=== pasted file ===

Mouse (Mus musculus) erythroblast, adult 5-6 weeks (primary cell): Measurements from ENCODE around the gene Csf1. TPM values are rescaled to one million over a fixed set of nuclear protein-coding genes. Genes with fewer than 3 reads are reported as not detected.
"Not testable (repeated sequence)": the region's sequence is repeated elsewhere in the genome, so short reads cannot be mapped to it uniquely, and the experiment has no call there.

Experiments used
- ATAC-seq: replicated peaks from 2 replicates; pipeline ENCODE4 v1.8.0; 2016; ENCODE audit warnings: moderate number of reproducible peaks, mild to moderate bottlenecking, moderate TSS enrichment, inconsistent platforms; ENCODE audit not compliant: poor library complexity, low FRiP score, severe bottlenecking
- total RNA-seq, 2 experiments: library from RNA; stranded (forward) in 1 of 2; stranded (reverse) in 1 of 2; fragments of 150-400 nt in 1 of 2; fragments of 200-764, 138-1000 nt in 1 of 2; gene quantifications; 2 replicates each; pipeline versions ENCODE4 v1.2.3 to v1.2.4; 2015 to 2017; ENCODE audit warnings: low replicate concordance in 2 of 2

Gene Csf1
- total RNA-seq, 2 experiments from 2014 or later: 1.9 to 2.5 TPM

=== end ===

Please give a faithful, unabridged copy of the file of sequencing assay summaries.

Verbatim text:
Mouse (Mus musculus) erythroblast, adult 5-6 weeks (primary cell): Measurements from ENCODE around the gene Csf1. TPM values are rescaled to one million over a fixed set of nuclear protein-coding genes. Genes with fewer than 3 reads are reported as not detected.
"Not testable (repeated sequence)": the region's sequence is repeated elsewhere in the genome, so short reads cannot be mapped to it uniquely, and the experiment has no call there.

Experiments used
- ATAC-seq: replicated peaks from 2 replicates; pipeline ENCODE4 v1.8.0; 2016; ENCODE audit warnings: moderate number of reproducible peaks, mild to moderate bottlenecking, moderate TSS enrichment, inconsistent platforms; ENCODE audit not compliant: poor library complexity, low FRiP score, severe bottlenecking
- total RNA-seq, 2 experiments: library from RNA; stranded (forward) in 1 of 2; stranded (reverse) in 1 of 2; fragments of 150-400 nt in 1 of 2; fragments of 200-764, 138-1000 nt in 1 of 2; gene quantifications; 2 replicates each; pipeline versions ENCODE4 v1.2.3 to v1.2.4; 2015 to 2017; ENCODE audit warnings: low replicate concordance in 2 of 2

Gene Csf1
- total RNA-seq, 2 experiments from 2014 or later: 1.9 to 2.5 TPM